Inside the first California Craft Beer Summit
The inaugural California Craft Beer Summit kicked off Friday at the Sacramento Convention Center, as 2,000-plus turned up to learn, taste and rub elbows with a mix of commercial brewers, retailers, suppliers, home brewing enthusiasts and consumers.
It was an extraordinary setting, with craft brewing pioneers such as Sierra Nevada Brewing Co. founder Ken Grossman and Fritz Maytag of Anchor Brewing holding court alongside Russian River Brewing Co.’s Vinnie Cilurzo of Pliny the Elder fame, Greg Koch of Stone Brewing Co. and David Walker of Firestone Walker Brewing Co.
The summit, which runs through today and culminates with the hotly anticipated “brewers showcase,” has the potential to become a national event that could add to the growing reputation of Sacramento’s booming craft beer scene.
“It’s beyond exciting. I’m ecstatic,” said Tom McCormick, who created the event as executive director of the California Craft Brewers Association. “We’re all very pleased, not only from the attendance, but from the response we are getting from those who are here. It was the beer lovers and enthusiasts and home brewers who really showed up. We are already talking about next year and wanting to make it better.”
There were plenty of local brewery folks making the rounds in the large, bustling convention hall, including Raef Porter, co-founder of Bike Dog Brewing Co. in West Sacramento.
“This is a great opportunity for small breweries like Bike Dog to come here and showcase what we have, but also learn what other breweries are doing, see what’s happening in the industry (and) learn things. I just went to a panel on how to pair food and beer,” Porter said. “You’re going to see a lot of people here really enjoying the beer, but (also) sharing what they do and sharing secrets.”
As Porter spoke, there were all kinds of activities taking place behind him, with several stages set up for lectures or cooking demonstrations, including a presentation by one of Sacramento’s top chefs, Patrick Mulvaney of Mulvaney’s B&L, who gave his thoughts about pairing food with beer. As he spoke, servers handed out samples of beer and food to audience members.
In another corner of the hall, Cilurzo, considered one of the world’s great brewers, interviewed Grossman, by all accounts one of the forces who jump-started the craft beer industry known today. Cilurzo is also set to give a talk today on sour beers. His wife and Russian River co-owner, Natalie Cilurzo, led a discussion later Friday on women in the craft beer industry. There was also a panel discussion on the Sacramento brewing scene featuring Glynn Phillips of Rubicon Co., Ryan Graham of Track 7 Brewing Co. and Dave Gull of New Helvetia Brewing Co..
Natalie Cilurzo, who was among the many involved in planning and organizing the event with the California Craft Brewers Association, said she was excited by what she saw Friday.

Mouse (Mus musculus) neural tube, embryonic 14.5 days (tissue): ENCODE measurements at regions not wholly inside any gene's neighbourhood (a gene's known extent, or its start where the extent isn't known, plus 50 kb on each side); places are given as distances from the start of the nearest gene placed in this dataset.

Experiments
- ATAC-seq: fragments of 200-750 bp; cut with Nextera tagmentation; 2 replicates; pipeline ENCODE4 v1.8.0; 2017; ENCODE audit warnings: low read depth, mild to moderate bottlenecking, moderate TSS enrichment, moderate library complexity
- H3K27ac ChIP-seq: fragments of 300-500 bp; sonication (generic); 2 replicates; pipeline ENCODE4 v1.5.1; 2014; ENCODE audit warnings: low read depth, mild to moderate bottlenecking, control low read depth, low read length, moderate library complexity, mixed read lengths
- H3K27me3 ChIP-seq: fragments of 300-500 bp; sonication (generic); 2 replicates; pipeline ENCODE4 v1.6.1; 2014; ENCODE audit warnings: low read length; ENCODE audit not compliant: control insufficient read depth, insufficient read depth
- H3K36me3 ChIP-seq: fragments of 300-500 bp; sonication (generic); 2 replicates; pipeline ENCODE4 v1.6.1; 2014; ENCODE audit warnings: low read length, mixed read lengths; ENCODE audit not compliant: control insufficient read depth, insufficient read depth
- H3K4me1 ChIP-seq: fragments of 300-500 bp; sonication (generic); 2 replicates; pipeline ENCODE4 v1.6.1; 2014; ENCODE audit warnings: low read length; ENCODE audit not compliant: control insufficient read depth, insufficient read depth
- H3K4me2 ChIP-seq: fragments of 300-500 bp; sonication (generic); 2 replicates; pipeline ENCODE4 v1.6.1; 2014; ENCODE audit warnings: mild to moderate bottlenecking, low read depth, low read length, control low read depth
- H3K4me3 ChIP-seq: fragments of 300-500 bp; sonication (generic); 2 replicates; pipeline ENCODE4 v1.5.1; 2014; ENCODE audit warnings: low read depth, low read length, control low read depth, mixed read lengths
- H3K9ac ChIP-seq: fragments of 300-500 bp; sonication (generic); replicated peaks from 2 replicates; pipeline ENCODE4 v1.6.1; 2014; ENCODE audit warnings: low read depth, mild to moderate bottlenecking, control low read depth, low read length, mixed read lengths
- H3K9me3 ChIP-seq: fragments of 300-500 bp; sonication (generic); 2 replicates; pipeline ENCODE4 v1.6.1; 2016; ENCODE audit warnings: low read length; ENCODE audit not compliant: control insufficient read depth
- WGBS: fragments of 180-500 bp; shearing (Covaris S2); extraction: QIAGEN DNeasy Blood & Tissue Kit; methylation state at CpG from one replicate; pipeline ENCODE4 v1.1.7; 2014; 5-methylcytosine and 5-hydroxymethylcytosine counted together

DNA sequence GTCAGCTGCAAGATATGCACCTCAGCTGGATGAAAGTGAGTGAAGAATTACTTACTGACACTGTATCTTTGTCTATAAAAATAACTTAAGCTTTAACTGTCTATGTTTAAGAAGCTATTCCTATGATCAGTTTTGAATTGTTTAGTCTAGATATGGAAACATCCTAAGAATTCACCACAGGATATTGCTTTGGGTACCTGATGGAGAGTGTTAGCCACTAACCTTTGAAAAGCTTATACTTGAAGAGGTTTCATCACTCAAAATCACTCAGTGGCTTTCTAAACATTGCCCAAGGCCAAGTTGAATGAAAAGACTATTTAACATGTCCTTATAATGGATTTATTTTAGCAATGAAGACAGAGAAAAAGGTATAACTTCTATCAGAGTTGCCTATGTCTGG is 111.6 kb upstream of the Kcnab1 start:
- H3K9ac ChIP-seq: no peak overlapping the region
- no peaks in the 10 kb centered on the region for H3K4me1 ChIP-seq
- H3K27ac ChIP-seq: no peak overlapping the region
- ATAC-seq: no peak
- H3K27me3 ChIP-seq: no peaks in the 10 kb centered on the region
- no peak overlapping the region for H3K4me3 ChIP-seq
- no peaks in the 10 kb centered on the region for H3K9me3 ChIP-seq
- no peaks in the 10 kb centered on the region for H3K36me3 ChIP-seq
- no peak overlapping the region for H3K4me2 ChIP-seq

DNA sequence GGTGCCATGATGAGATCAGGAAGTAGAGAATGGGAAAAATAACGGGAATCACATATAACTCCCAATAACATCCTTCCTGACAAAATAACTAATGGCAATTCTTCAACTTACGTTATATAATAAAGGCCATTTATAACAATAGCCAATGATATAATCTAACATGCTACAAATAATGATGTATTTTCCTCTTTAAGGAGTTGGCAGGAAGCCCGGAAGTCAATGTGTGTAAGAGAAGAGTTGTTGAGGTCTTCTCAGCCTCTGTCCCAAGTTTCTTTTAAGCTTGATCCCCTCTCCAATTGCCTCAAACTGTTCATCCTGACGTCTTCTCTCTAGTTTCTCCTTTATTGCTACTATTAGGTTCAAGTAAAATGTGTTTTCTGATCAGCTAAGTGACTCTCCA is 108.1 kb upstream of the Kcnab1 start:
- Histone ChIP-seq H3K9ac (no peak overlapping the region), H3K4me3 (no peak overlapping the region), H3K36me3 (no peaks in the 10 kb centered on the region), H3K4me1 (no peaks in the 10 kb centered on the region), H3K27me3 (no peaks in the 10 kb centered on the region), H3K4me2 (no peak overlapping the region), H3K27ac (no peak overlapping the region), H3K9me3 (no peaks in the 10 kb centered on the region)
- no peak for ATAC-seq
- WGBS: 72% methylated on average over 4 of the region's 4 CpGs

"We actually have a pretty big turnout. Ticket sales are 2,500, which is wonderful, and we’re super-happy with the turnout,” she said. “This is a most unique event because we’re bringing together brewers, retailers, wholesalers, suppliers, as well as consumers. From my perspective, this is the first and only opportunity consumers have had to come and listen to everyone in our industry talk about our industry. It’s not every day that a fan of Russian River or Sierra Nevada gets to go and hear my husband interview Ken Grossman.”
Indeed, a standing-room only crowd watched that interview at 2:30 p.m.
Rubicon’s Phillips said the city is well-positioned to host such a high-profile craft beer event.
“It’s exciting for all of these people from around California to come and see how vibrant our great city is and everything that’s going on down here,” said Phillips, who was also part of the Friday press conference that kicked off the event.
Referring to the potential for the summit in the years ahead, Phillips added, “I think you will see it double or triple in size. We’re already talking about a beer competition (for next year).”
Sierra Grossman, daughter of Ken Grossman and the director for customer experience at Sierra Nevada, said the craft beer boom in recent years has transformed the industry from the days when Sierra Nevada launched 35 years ago.
“Now we have a very educated consumer. They know what a palate is, they know to look for different hop varieties, different barley, malt, color. Before the craft brewing industry was what it is today, there were only 41 small craft breweries when we opened in 1980. Today there are over 3,000,” she said. “To have next to no beer in the market that was truly defined as craft, it was a hard thing to educate that consumer and to get someone to try your beer ... and now everyone enjoys tasting new beers, they enjoy finding the next discovery and sharing with their friends. It’s a very fun time and exciting time.”
If you go
What: Last day of the Brewers Showcase, a California-only event featuring 150 of the state’s top breweries, including several from the Sacramento region, pouring their best brews
Where: Sacramento Convention Center
When: 4-8 p.m. today
Tickets: A limited number of $60 may be available at sacb.ee/brewshow
More details: sacb.ee/brewevent